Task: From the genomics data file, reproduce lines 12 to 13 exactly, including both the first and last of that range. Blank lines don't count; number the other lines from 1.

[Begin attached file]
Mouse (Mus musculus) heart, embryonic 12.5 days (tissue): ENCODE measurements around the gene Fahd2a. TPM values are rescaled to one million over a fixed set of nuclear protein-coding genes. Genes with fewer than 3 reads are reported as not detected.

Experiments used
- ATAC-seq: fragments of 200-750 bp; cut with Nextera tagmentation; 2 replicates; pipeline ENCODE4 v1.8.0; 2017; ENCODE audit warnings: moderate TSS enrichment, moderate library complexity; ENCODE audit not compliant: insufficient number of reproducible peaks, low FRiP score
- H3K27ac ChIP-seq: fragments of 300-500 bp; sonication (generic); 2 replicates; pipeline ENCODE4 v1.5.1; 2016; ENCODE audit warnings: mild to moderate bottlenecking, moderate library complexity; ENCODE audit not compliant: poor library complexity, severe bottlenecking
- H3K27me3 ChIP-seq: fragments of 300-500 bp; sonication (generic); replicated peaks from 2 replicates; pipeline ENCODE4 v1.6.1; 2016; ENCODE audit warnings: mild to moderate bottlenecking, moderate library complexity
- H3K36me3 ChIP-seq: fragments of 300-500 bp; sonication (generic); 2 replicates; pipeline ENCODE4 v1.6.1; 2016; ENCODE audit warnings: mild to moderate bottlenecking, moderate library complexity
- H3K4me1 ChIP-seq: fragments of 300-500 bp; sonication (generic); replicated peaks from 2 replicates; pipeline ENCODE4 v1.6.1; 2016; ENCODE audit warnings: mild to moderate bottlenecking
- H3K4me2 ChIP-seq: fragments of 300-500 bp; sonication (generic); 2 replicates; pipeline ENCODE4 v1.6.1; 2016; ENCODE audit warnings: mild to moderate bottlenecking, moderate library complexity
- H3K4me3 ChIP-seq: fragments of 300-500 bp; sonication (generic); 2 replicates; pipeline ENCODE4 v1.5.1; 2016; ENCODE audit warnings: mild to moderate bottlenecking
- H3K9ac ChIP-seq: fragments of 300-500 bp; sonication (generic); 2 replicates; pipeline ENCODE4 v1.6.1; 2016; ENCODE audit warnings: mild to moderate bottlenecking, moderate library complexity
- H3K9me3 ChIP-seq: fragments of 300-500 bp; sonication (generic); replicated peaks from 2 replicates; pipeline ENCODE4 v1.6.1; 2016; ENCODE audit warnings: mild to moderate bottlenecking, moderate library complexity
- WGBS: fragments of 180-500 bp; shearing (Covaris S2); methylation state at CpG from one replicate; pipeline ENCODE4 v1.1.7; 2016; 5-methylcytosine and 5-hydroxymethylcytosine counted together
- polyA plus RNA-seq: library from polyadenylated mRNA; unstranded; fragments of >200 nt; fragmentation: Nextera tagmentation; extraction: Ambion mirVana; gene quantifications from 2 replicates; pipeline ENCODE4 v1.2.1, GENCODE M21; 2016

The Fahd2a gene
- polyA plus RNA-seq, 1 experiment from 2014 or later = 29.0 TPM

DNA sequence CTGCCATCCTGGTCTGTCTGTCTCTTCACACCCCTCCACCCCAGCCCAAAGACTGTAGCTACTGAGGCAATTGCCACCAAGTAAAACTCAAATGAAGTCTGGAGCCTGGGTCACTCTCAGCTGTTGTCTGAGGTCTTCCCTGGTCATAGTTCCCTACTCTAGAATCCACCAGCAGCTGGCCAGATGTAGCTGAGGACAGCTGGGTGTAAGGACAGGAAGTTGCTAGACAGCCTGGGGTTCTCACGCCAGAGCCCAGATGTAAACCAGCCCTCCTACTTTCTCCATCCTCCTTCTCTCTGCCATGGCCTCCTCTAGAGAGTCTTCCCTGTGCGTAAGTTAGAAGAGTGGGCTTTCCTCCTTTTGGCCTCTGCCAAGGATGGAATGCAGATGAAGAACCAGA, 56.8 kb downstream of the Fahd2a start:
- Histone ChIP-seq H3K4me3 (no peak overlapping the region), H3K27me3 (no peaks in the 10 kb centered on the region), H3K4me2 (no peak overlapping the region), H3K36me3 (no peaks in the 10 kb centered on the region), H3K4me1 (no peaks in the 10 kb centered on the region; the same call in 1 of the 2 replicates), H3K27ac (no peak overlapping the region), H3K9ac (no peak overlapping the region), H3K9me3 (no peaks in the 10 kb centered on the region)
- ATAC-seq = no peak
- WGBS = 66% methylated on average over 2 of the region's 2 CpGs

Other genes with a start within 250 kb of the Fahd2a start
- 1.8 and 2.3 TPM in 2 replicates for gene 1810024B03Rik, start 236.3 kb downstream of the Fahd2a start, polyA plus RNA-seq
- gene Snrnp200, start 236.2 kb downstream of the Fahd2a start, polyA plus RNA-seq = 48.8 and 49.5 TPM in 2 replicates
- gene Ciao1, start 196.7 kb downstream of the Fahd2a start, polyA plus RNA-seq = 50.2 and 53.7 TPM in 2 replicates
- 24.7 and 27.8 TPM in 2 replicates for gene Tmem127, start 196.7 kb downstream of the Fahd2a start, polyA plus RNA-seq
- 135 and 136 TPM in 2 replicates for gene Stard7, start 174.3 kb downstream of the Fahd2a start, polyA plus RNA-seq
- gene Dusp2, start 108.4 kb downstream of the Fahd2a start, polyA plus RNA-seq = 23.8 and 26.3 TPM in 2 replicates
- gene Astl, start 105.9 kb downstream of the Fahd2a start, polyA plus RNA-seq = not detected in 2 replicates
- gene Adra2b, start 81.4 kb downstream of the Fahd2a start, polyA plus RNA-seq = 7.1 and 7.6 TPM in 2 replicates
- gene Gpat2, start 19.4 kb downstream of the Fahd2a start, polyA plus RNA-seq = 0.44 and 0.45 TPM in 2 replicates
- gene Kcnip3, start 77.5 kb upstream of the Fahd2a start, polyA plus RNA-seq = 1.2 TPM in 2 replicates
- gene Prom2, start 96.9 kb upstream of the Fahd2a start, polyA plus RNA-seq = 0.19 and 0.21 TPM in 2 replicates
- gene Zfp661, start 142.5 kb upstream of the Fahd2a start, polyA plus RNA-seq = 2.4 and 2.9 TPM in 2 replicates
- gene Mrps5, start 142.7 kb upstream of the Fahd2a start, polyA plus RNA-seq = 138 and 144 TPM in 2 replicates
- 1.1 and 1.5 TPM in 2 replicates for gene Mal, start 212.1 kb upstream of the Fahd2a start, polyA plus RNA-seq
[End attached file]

- WGBS: fragments of 180-500 bp; shearing (Covaris S2); methylation state at CpG from one replicate; pipeline ENCODE4 v1.1.7; 2016; 5-methylcytosine and 5-hydroxymethylcytosine counted together
- polyA plus RNA-seq: library from polyadenylated mRNA; unstranded; fragments of >200 nt; fragmentation: Nextera tagmentation; extraction: Ambion mirVana; gene quantifications from 2 replicates; pipeline ENCODE4 v1.2.1, GENCODE M21; 2016